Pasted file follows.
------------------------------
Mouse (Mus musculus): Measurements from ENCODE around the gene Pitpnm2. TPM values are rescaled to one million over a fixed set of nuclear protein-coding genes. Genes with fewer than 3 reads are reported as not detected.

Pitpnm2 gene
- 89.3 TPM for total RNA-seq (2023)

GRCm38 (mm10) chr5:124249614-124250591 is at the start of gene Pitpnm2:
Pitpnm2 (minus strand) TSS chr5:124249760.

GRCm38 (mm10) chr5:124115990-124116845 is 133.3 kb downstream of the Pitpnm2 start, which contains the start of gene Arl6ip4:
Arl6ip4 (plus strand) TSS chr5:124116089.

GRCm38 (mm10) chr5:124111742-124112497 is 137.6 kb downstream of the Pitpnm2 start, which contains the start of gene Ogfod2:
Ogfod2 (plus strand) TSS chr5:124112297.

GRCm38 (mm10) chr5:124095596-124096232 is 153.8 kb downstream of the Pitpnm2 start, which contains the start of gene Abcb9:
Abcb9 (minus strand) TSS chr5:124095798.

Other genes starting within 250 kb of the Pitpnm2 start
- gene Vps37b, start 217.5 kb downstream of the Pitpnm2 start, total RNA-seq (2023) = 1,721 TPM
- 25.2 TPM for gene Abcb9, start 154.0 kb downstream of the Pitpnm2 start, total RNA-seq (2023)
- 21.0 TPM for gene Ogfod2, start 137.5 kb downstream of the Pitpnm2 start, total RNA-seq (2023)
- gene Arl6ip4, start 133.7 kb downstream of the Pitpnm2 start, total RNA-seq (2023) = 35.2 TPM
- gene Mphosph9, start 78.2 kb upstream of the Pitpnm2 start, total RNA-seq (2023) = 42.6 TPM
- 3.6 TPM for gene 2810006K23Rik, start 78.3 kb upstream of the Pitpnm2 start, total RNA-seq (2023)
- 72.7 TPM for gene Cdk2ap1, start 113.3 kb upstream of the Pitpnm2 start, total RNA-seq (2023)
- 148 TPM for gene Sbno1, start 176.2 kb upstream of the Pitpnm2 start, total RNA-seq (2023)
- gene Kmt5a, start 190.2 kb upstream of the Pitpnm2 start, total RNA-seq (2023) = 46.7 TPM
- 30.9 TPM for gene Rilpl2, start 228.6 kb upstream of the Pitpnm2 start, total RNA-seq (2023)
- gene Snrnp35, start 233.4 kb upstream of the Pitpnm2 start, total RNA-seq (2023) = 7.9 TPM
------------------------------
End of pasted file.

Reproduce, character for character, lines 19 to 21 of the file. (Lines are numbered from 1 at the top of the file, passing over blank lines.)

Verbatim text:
- 72.7 TPM for gene Cdk2ap1, start 113.3 kb upstream of the Pitpnm2 start, total RNA-seq (2023)
- 148 TPM for gene Sbno1, start 176.2 kb upstream of the Pitpnm2 start, total RNA-seq (2023)
- gene Kmt5a, start 190.2 kb upstream of the Pitpnm2 start, total RNA-seq (2023) = 46.7 TPM